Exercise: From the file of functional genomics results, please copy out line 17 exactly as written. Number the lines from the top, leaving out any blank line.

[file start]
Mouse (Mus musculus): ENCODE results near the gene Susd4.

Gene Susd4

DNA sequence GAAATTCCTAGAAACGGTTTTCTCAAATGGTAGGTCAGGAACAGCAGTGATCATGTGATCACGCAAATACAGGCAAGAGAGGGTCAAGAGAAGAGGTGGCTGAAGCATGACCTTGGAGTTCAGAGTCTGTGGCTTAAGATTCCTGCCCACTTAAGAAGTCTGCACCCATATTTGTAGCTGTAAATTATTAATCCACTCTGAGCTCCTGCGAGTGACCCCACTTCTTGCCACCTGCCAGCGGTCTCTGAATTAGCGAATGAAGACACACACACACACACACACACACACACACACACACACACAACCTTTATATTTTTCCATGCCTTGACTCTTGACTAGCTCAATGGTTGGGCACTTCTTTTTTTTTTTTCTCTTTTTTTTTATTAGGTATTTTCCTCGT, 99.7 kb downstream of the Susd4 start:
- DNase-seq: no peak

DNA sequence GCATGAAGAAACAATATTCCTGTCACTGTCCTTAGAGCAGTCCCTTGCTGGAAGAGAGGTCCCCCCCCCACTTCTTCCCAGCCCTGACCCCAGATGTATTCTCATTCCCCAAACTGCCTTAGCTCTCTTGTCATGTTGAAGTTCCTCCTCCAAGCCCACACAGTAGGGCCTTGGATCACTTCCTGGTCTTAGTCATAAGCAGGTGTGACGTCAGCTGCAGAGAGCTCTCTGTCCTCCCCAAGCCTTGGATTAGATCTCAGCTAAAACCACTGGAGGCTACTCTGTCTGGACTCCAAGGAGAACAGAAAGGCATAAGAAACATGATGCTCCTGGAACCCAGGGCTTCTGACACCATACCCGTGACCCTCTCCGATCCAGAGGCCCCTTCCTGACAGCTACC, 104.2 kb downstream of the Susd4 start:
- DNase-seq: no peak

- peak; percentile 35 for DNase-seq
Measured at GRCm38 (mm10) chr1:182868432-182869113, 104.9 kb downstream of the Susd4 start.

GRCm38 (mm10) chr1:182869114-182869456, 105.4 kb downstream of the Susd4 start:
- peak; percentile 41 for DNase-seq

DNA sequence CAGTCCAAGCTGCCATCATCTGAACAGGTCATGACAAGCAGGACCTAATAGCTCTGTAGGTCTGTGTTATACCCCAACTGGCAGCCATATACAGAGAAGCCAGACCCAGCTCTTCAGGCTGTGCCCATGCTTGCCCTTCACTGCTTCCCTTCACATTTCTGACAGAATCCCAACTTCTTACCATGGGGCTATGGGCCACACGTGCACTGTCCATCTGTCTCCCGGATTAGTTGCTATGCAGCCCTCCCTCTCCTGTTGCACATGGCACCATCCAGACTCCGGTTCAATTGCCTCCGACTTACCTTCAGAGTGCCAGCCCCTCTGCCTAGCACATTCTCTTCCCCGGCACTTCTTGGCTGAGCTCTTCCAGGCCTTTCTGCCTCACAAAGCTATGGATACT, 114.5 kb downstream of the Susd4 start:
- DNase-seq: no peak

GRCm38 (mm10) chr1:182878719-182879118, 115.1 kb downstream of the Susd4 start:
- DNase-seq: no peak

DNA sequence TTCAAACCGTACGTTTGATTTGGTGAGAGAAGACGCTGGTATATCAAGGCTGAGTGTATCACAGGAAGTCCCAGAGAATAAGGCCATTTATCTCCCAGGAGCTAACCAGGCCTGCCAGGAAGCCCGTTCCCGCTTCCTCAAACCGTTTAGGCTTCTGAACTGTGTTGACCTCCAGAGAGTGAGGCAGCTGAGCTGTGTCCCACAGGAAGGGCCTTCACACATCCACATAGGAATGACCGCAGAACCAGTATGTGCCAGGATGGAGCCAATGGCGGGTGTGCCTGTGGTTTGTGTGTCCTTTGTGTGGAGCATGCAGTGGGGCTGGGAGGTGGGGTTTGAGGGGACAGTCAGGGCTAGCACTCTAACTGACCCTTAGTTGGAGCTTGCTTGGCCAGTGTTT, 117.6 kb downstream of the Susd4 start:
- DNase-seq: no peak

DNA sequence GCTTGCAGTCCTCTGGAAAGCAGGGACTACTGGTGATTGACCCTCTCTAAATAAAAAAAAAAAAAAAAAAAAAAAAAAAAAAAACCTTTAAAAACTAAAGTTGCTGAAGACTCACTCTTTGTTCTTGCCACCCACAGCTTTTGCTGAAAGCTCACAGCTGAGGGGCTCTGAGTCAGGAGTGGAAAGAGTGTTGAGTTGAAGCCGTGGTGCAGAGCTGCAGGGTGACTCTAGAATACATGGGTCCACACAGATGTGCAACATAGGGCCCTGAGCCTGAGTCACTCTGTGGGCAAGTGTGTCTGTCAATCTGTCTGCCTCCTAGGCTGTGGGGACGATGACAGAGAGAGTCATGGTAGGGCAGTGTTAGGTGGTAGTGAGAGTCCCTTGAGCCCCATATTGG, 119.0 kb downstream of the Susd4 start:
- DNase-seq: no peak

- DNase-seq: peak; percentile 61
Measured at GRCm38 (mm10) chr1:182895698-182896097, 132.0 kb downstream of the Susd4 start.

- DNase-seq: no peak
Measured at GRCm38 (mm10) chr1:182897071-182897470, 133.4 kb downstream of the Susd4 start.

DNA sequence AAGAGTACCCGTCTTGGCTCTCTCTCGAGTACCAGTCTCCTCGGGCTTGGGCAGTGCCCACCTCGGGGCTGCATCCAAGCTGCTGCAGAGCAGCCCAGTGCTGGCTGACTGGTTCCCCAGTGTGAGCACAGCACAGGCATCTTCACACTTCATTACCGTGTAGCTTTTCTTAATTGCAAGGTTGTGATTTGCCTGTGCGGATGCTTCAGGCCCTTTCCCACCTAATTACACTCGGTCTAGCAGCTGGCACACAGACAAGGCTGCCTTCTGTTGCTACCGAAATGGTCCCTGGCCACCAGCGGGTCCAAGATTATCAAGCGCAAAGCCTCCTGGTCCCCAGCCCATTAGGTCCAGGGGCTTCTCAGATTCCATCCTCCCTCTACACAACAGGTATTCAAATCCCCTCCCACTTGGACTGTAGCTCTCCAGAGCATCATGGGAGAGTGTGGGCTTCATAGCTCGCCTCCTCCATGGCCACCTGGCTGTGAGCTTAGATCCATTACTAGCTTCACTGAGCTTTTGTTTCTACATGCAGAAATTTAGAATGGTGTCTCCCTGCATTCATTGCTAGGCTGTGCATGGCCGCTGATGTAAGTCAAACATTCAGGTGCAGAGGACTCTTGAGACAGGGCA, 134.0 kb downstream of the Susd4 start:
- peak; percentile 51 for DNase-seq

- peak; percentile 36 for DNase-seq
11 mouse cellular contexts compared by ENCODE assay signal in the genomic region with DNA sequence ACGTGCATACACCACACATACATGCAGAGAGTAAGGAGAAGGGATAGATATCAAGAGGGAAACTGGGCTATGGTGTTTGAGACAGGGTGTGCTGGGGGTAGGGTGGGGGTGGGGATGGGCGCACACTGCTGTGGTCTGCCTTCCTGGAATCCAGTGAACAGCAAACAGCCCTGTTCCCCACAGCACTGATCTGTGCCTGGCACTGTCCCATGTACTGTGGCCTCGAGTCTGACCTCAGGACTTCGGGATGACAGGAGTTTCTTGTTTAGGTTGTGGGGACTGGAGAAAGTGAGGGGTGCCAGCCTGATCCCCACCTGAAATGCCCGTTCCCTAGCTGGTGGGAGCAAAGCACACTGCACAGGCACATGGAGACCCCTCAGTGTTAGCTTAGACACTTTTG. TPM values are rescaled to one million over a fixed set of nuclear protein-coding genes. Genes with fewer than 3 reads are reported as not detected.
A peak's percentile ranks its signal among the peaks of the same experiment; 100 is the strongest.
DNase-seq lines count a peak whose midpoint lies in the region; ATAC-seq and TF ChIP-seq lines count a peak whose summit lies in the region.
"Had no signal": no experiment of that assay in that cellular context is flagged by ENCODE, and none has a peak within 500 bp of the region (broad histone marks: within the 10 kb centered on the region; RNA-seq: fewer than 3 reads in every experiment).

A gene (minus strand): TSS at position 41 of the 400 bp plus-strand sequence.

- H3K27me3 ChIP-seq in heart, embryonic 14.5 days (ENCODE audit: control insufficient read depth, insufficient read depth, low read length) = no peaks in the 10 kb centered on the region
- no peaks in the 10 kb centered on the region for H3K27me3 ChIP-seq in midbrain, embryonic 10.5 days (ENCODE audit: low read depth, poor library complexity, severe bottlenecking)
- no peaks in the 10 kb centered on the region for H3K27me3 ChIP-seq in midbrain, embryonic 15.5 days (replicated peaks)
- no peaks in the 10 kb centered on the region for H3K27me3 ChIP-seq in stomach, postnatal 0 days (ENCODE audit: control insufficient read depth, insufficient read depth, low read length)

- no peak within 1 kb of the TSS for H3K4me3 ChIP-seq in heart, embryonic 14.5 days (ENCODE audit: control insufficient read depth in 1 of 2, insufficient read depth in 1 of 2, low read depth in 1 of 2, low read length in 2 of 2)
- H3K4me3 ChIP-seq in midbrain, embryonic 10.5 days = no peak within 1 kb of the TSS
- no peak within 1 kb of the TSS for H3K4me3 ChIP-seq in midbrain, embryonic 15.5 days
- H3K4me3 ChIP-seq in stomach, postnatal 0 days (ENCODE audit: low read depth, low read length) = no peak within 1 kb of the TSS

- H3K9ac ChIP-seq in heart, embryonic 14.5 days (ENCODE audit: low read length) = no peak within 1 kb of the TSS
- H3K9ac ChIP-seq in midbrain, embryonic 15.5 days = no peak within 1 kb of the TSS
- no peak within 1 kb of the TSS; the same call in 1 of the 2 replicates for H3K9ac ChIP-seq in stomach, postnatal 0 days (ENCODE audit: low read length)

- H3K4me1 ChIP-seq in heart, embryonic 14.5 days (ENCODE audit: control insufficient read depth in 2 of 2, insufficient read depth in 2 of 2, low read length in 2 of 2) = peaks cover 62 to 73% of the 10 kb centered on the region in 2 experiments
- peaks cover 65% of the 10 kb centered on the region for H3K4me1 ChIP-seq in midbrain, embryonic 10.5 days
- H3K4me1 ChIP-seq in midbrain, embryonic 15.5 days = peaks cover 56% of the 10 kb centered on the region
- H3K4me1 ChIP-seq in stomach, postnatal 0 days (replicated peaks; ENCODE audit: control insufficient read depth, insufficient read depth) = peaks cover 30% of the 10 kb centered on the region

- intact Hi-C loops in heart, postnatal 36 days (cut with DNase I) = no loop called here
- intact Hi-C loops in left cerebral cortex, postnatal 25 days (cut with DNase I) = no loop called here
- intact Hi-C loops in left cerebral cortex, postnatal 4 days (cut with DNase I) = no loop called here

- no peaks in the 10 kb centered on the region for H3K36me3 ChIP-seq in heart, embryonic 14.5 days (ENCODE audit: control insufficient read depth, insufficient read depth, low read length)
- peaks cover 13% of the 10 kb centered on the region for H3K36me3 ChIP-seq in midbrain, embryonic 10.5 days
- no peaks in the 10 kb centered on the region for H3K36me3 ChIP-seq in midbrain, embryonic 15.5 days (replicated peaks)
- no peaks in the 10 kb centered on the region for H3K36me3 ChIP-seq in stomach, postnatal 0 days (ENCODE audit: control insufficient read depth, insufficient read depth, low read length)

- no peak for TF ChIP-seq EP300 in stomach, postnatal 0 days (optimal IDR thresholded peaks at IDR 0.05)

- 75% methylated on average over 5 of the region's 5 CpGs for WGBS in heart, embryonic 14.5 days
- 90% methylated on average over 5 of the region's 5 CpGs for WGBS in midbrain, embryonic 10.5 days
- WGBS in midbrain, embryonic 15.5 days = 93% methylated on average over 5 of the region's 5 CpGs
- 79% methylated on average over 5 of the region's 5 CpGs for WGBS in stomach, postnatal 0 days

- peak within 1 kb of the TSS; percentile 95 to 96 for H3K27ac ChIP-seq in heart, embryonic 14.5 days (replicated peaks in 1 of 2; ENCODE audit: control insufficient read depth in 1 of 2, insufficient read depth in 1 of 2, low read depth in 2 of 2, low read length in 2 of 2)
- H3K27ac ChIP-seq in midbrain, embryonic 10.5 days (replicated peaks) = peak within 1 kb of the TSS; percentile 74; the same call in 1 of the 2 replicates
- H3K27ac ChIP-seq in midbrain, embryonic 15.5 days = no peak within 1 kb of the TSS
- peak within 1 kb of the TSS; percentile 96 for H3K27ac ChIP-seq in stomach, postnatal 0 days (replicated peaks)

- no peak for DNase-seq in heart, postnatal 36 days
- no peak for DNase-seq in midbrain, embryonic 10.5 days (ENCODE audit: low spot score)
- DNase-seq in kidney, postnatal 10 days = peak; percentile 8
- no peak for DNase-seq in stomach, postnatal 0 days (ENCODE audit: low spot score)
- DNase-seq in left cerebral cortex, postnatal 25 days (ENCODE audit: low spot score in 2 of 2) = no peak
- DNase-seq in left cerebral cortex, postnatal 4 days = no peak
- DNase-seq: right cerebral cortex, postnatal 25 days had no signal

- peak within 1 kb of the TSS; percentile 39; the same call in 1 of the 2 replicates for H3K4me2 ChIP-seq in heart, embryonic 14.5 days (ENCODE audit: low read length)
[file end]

DNA sequence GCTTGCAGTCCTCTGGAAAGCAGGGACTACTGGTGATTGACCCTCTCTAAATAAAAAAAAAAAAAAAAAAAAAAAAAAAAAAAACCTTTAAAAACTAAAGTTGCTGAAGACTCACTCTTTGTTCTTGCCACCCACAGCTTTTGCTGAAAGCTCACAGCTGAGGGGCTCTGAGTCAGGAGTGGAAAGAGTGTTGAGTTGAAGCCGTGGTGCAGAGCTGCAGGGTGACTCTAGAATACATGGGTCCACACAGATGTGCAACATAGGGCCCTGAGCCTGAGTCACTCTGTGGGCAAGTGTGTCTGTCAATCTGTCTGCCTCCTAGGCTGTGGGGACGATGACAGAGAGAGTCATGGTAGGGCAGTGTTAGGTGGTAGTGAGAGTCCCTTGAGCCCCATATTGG, 119.0 kb downstream of the Susd4 start: